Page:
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What is Realistic Fiction? Characteristics and Style

Contemporary realistic fiction offers a big opportunity - but success might not come easy

By Andrew JohnstonPublished 2 years ago 3 min read
What is Realistic Fiction? Characteristics and Style
Photo by Rowan Heuvel on Unsplash

I was born to write speculative fiction, but spec editors don't seem to share my readings of fate. After five years of trying to climb SFF mountain - short stories, novels, even nonfiction articles - I accepted my failures and moved on.

Where do you go after you've spent half a decade in the same spot? A coworker had once told me that I should try writing my own story instead of someone else's, and I finally took it to heart. Thus was born The Remnant Pieces, a free online serial that pulled me into the world of realistic fiction.

What is realistic fiction?

"Realistic fiction" is an odd beast, a genre that isn't really a genre. It's a category that is at once straightforward and easy to misunderstand, and working in it requires a different sensibility than other genres, if only because the authors have to make their own rules.

Realistic fiction is a commonly used alternative to the industry term "mainstream realistic." This is a broad catch-all category defined, as the term suggests, by what it's not - neither literary nor speculative. Thus, realistic fiction is the literary sector's miscellaneous category, and can potentially encompass a wide range of stories - from serious family drama to light-hearted character comedy to coming-of-age tales.

Characteristics of realistic fiction

Despite the variety, there are a few common characteristics in realistic fiction. Such stories always have real-world settings, usually contemporary but sometimes set in the recent past or very near future. They lack any of the conventions one would find in the genres. This means no aliens or wizards or overly complex terrorist plots, but also none of the story beats one might find in romance (as some romance writers have told me, there is a difference between a romance novel and a love story-focused mainstream realistic novel). They also tend to feature clear, straightforward prose, in contrast to most literary novels.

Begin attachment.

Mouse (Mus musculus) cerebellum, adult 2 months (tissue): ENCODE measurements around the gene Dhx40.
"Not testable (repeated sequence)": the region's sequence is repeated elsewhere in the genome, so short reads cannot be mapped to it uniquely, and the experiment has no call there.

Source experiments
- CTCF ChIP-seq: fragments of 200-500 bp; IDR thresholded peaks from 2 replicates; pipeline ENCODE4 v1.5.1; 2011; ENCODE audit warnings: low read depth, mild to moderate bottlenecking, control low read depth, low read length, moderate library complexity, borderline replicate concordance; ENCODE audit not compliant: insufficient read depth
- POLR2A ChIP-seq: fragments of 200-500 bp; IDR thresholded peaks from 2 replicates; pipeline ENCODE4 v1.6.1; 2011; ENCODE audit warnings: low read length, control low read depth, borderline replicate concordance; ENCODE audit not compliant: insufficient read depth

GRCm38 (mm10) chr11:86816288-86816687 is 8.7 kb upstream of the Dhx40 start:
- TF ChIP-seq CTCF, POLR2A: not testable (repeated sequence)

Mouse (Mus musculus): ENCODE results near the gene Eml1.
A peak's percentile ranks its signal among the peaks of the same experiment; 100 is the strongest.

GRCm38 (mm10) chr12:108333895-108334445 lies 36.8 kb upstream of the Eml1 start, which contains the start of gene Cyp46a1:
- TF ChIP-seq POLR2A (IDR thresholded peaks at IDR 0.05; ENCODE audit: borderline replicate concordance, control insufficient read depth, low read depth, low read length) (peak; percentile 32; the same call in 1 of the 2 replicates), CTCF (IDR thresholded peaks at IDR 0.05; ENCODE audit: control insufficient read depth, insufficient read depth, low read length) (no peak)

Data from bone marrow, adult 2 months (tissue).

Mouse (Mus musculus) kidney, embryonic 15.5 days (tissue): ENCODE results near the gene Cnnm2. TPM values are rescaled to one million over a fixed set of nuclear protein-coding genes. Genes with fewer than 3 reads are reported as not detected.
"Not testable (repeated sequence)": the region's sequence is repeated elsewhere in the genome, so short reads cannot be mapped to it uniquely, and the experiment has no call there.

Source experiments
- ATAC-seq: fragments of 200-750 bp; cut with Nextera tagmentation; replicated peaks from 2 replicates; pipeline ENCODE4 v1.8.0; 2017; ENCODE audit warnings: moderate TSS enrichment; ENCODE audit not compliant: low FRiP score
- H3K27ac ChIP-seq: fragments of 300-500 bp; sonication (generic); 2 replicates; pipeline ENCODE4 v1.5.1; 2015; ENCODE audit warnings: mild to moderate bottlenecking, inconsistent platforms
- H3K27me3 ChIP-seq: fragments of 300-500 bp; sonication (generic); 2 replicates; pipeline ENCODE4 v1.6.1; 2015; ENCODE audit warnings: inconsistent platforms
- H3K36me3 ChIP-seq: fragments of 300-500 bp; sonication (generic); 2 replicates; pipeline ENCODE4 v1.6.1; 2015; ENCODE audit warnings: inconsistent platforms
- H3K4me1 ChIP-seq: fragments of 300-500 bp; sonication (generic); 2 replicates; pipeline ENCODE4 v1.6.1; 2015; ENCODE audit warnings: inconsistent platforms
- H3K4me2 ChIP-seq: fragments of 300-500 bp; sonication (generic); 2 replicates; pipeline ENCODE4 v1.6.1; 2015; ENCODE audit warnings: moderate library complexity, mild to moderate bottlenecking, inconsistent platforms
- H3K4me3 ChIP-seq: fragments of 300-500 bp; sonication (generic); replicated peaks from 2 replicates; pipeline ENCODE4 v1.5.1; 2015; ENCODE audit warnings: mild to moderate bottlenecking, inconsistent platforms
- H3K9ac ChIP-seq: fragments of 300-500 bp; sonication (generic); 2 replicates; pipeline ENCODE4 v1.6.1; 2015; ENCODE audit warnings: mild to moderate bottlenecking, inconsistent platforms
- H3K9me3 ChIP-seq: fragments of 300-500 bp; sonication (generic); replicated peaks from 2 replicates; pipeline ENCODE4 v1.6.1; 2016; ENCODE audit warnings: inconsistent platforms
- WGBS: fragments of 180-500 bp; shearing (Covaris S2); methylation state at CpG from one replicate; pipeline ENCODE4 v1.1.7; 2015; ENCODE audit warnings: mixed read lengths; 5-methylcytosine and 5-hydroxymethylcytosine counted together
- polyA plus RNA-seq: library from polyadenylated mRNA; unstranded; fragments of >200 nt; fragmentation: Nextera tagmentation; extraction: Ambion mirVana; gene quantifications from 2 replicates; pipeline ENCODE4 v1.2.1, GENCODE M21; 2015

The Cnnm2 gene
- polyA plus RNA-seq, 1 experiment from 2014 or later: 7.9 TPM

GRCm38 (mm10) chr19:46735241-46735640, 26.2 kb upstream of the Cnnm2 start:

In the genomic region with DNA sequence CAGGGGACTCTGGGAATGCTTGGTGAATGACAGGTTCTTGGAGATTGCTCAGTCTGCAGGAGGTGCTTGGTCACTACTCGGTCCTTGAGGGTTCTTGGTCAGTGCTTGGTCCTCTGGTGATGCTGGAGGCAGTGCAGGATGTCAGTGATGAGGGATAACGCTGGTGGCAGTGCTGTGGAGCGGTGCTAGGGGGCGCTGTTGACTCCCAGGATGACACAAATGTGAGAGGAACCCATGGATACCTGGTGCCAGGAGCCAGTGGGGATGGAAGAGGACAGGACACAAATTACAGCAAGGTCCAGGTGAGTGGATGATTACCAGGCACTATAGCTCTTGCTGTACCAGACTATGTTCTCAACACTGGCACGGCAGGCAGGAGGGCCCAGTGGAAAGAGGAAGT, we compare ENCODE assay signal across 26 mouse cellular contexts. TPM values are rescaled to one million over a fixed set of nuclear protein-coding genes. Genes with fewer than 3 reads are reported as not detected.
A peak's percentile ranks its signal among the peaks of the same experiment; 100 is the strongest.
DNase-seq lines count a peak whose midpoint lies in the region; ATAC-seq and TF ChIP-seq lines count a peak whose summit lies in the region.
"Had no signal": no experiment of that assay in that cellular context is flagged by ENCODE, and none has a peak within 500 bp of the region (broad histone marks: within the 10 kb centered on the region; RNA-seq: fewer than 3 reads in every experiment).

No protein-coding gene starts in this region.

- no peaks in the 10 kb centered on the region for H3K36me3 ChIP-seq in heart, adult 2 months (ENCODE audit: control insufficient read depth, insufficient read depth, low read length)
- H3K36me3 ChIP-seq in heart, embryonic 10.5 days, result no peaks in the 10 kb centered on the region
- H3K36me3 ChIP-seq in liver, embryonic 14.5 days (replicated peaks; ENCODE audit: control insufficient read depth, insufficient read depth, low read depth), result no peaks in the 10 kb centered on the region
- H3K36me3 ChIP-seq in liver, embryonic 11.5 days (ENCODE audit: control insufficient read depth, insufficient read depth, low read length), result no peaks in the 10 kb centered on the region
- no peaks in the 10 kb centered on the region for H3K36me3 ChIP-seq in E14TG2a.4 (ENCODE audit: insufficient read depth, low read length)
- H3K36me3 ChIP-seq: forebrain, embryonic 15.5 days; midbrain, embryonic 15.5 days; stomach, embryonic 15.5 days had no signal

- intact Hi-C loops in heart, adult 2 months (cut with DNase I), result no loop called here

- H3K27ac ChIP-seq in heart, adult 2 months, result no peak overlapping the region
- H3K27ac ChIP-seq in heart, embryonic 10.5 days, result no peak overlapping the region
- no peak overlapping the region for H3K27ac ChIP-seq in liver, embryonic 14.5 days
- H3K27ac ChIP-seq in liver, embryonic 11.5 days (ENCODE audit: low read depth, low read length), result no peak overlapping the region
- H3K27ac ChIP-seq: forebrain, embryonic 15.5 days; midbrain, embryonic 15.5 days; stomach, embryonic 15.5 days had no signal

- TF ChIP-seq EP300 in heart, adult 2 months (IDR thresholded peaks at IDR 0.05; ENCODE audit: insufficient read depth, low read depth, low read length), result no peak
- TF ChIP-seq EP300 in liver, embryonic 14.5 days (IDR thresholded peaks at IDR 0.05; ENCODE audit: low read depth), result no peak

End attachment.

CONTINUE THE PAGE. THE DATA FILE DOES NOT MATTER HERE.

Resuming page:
Needless to say, the borders around realistic fiction can get very fuzzy depending on what other genres exist. The distinction between realistic fiction and humor, women's fiction or even historical fiction can come down to a subjective judgment call. Nevertheless, if you're writing stories about real life, then you're probably writing in this category.

Writing and marketing realistic fiction

There are both advantages and disadvantages to writing and marketing mainstream realistic fiction, and all of them come down to how broad the category is. There are no specific fans of realistic fiction, which means that unlike a genre work - which will be sold primarily to fans of that genre, by nature a subset of all fiction readers - works of realistic fiction can be sold to everyone. Some of the biggest best-sellers in recent years have been realistic fiction, in no small part because the potential audience is so large.

But this broad audience can also make things difficult, especially if you don't have an audience of your own. Almost all agents (save a few who specialize in spec or juvenile) represent realistic fiction, but no one specializes in it and it can be hard to stand out. If you're looking to promote your works through short fiction, you'll encounter a similar dynamic - lots of markets accept realistic fiction, but good luck finding anyone who specializes in your particular type of work. And there's no real community like you'd find for science fiction, fantasy or romance, and thus there's no way to build your profile over time - you really are swinging for the fences every time.

Perhaps the biggest challenge in realistic fiction is carving out an audience. Yes, your audience is theoretically enormous, but in practice your actual plot will dictate your readers. If you base a story on your own life, then you will attract an audience that looks like you, with a similar background. This can be good or it can be extremely limiting. Because realistic fiction writers don't have a built-in audience like genre writers do, there's a temptation to chase trends and buzzwords, something that has a risk of backfiring.

For the most part, no one opts to write realistic fiction - it's just where you end up after you write something that doesn't have a clear category. If you find that you write in this style, don't worry too much about genre or category. Once you're ready to seek out an audience, you can decide if you want to go with the miscellaneous category or try and find a narrower genre.

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About the Creator

Andrew Johnston

Educator, writer and documentarian based out of central China. Catch the full story at

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